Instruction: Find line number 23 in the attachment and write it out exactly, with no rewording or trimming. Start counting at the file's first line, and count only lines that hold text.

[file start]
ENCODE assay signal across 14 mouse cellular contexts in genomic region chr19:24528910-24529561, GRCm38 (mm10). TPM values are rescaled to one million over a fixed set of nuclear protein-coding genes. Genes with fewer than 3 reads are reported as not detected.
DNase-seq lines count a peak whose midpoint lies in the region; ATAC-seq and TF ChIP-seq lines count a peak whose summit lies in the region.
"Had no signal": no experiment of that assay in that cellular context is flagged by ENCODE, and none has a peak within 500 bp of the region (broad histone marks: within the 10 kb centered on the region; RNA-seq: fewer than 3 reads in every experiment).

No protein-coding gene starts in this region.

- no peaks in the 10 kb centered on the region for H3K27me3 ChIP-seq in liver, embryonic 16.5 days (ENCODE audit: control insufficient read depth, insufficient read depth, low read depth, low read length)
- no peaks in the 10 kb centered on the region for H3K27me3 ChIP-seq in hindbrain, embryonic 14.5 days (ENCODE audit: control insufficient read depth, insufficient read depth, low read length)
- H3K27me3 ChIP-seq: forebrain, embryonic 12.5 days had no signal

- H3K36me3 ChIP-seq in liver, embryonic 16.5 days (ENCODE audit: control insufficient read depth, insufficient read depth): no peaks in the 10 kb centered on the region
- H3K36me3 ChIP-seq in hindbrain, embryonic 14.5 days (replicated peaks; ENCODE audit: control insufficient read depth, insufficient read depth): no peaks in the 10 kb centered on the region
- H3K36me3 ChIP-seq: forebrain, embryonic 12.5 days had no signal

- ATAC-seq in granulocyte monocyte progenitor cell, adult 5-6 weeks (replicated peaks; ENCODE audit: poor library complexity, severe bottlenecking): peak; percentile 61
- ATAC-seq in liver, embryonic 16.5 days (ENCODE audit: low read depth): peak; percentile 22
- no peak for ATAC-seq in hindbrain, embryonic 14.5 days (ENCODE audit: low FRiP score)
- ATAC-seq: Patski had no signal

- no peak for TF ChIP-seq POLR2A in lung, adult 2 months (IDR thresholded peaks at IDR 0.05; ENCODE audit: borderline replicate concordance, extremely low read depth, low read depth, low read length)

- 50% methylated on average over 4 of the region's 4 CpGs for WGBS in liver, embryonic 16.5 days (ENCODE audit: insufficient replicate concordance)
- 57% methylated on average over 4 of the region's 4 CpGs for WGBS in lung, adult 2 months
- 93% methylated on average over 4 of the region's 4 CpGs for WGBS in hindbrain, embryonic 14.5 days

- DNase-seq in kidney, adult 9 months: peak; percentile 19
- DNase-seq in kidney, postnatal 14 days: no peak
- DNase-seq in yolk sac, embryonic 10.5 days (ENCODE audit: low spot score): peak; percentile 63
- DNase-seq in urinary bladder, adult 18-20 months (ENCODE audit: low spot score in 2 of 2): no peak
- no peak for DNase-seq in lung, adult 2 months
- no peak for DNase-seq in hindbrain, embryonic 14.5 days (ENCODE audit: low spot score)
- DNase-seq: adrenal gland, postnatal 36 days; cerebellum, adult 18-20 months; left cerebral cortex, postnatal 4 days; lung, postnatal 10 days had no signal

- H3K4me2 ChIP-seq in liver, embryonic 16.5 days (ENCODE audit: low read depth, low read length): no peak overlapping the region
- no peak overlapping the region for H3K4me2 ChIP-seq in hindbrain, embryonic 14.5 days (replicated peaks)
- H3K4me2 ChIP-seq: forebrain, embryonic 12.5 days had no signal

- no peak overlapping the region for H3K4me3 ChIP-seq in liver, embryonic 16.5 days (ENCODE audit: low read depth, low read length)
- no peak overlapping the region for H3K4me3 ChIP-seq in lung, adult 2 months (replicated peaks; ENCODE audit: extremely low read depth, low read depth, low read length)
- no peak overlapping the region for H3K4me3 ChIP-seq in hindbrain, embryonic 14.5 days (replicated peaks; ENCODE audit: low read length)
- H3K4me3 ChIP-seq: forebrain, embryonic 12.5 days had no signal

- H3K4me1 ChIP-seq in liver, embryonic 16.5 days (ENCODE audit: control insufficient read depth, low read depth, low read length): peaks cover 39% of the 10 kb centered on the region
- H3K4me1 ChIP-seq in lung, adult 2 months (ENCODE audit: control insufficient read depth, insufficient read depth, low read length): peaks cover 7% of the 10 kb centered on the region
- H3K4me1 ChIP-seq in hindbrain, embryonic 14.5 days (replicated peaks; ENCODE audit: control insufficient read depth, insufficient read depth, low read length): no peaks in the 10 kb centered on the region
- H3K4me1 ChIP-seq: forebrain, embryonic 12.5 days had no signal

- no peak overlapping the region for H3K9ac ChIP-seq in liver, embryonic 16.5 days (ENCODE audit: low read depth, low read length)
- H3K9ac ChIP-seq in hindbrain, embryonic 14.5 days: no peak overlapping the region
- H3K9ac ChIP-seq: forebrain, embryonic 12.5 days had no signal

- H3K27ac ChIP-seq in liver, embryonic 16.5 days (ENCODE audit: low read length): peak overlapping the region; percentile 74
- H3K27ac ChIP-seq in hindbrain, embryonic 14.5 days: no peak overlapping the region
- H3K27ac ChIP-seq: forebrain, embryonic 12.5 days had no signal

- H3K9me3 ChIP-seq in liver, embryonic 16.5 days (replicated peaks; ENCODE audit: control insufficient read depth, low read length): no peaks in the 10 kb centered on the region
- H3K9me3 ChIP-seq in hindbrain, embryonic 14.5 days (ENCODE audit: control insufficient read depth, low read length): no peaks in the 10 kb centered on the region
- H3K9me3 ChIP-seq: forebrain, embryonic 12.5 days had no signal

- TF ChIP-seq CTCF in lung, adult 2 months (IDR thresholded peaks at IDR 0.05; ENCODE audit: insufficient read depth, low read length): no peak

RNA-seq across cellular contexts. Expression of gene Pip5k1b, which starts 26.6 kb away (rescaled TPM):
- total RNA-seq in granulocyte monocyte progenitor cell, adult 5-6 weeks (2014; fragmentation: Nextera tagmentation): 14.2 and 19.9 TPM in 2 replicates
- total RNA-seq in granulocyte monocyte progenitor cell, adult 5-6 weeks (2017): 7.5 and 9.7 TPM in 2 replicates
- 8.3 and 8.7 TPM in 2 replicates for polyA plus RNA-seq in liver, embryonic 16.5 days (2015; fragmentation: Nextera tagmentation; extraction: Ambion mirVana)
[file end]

- no peak for DNase-seq in lung, adult 2 months